Richard William Richardson, known as “ Dick” to his mates, and some of his friends, but never to his family, to whom he was ‘our Richard’, and sometimes ‘our bloody Richard’! His funeral eulogies give a good description of his life, but to portray him I would go so far as to say he came from a tough and impoverished working class background, moving from one part of Britain to another, lead by his father’s search for work.
He picked up some of his father’s interests: Photography, being self taught and which he became so very skilled at, particularly with his love of black and white prints, and showing a great creative streak in the photographs in this website. As a youth he developed a wide knowledge of the care and breeding of dogs, which he kept until his later years, when his love of travel to especially the continent took over, setting his much loved hounds aside to enlarge his ever increasing circle of friends. And, there weren’t many roads or, parts of Britain he wasn’t acquainted with. He also revelled in the love of music, Mozart being his icon. His musical knowledge and ability was always surprising, as he not only gathered an immense collection especially of cassette tapes, meticulously recorded by himself, but attended many institutes to improve his baritone and resonant bass voice, of incredible volume, and which he became famous for in his musical endeavours, winning many awards.!!!!! He would practise anywhere he might suddenly strike up a chord, and as was often the case in Aylesham being blessed with so many talented dare I say it, Welsh voices, you would hear Dad’s northern brogue belting out an Aria, while tinkering in his garage or garden, another of his many loves. He once said “ I’ve forgotten more about gardening than you’ll ever learn my dear”. (Just one of his ways of nicely putting you in your place).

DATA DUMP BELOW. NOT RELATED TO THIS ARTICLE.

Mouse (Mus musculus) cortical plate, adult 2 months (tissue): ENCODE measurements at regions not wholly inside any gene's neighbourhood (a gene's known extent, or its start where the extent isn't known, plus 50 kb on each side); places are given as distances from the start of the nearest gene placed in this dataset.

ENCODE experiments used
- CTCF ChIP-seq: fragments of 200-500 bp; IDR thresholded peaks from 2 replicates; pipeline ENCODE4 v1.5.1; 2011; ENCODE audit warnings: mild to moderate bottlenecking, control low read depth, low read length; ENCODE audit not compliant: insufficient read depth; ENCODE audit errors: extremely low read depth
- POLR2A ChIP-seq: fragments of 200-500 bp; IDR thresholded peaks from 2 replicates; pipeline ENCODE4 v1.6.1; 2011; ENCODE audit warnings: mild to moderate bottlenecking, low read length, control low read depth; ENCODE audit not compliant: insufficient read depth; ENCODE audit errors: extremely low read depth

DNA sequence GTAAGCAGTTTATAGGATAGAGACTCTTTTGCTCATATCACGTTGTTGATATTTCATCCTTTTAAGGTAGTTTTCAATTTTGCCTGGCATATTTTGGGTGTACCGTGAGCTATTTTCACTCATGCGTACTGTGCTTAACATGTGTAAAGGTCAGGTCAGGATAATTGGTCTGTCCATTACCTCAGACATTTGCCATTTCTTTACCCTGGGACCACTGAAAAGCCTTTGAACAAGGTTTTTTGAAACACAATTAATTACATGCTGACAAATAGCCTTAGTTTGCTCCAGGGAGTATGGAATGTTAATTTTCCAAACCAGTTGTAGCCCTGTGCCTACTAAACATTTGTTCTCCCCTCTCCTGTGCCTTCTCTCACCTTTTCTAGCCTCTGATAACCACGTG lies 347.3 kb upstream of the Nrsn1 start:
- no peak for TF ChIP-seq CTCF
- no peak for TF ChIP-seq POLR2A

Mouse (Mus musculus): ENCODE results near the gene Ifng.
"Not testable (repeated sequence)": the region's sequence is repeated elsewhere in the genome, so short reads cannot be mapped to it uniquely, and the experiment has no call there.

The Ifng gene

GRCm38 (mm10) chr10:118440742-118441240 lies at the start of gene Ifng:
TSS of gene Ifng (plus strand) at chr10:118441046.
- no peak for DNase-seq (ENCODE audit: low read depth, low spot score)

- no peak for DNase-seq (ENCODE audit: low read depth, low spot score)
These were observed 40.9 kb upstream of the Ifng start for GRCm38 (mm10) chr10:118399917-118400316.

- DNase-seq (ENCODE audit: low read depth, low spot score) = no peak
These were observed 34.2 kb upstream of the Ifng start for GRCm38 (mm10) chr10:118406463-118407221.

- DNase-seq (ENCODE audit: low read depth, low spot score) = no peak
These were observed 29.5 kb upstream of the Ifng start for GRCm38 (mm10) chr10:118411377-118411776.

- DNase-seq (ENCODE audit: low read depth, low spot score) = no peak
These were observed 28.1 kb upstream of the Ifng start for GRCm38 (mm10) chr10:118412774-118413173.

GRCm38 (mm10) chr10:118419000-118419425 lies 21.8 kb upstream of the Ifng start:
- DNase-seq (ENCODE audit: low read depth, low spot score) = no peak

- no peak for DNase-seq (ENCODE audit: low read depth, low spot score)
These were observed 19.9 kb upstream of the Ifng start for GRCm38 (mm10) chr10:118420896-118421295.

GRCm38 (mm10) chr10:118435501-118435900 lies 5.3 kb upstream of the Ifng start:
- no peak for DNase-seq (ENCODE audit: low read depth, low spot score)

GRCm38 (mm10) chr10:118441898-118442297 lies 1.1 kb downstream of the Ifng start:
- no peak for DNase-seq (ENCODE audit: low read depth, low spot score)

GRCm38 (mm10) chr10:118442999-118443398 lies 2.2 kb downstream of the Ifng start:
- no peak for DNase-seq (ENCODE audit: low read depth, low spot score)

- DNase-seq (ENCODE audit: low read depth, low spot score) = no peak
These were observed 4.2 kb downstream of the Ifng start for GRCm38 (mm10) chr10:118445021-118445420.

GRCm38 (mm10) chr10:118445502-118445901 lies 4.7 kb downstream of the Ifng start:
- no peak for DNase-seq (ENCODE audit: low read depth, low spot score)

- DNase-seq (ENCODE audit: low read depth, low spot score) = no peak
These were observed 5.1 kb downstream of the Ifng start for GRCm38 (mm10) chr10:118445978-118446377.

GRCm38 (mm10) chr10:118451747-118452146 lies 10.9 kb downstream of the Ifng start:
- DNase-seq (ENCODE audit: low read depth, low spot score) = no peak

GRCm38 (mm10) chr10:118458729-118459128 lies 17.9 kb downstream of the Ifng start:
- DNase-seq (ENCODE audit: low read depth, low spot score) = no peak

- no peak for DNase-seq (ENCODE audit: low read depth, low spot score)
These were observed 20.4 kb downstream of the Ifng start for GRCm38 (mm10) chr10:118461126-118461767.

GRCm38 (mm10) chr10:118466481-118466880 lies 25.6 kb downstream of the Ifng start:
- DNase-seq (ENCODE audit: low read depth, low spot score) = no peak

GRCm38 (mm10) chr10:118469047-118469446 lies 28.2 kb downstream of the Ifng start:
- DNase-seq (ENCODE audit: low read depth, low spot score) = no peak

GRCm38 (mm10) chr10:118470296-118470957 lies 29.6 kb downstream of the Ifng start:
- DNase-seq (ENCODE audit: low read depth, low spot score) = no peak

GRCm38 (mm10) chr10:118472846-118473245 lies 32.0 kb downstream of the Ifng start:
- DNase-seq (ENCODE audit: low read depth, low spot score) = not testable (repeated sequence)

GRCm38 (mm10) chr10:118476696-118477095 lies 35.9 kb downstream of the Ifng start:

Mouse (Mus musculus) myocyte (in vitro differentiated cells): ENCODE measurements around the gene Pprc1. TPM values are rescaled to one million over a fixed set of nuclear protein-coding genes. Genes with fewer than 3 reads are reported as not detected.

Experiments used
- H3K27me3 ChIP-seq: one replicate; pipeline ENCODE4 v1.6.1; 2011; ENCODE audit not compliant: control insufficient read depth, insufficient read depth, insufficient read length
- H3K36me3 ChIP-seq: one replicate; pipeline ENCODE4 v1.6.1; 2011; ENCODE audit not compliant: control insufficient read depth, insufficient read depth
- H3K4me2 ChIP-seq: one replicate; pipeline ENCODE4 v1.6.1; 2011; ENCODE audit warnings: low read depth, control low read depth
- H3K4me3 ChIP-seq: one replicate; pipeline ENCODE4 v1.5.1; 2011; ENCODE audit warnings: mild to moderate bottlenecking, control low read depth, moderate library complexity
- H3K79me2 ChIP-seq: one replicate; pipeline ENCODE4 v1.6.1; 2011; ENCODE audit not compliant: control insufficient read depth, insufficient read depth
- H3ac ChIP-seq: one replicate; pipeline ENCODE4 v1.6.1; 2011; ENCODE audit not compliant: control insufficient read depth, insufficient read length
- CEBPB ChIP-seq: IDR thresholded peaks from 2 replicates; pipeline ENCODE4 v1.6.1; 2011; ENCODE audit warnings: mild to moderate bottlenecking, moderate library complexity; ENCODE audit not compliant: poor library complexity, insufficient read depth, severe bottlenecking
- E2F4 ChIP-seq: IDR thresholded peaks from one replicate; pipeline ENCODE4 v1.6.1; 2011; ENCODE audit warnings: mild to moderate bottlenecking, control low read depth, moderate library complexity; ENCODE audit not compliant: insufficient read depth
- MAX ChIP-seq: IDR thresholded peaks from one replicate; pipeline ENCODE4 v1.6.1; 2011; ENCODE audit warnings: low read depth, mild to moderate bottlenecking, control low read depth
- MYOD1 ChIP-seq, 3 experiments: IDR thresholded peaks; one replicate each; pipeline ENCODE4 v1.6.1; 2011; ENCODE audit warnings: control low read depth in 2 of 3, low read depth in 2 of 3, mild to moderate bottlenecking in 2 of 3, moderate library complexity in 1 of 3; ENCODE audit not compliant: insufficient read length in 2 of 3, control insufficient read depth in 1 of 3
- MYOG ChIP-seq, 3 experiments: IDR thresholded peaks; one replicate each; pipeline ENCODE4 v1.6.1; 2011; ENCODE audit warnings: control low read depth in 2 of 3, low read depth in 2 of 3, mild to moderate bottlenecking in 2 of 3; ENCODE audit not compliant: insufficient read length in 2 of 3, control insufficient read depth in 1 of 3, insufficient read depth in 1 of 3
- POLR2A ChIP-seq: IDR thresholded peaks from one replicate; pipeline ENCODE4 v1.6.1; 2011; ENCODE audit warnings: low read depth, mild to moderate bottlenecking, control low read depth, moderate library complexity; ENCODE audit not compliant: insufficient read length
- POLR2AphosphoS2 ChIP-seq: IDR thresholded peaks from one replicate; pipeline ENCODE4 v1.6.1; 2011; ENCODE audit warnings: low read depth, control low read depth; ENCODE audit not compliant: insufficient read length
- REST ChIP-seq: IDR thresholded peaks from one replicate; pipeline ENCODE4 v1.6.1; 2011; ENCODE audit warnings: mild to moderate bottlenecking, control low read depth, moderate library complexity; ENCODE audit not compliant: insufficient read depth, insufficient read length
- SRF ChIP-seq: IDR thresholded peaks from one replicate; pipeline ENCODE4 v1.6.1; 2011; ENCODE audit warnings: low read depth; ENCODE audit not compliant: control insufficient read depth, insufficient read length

You always knew when he was around, often described as “ larger than life”, being a great socialiser, and fond of speaking his mind, so at least you always knew where you stood with him, an honest man of integrity. If he did, or took on something he committed wholeheartedly to it, being a member of many associations for years, and in the case of the Choir and Labour Party, until his death, being an energetic member of both, as was always the case of every effort he made. Had he not lost his left eye while working a sheet of steel in the fitting shop, during an accident in 1953, he would have made Colliery Manager, but consequently he missed the course and after that never seemed to regain his confidence to pursue this, as it set off a chain of ill health for some years.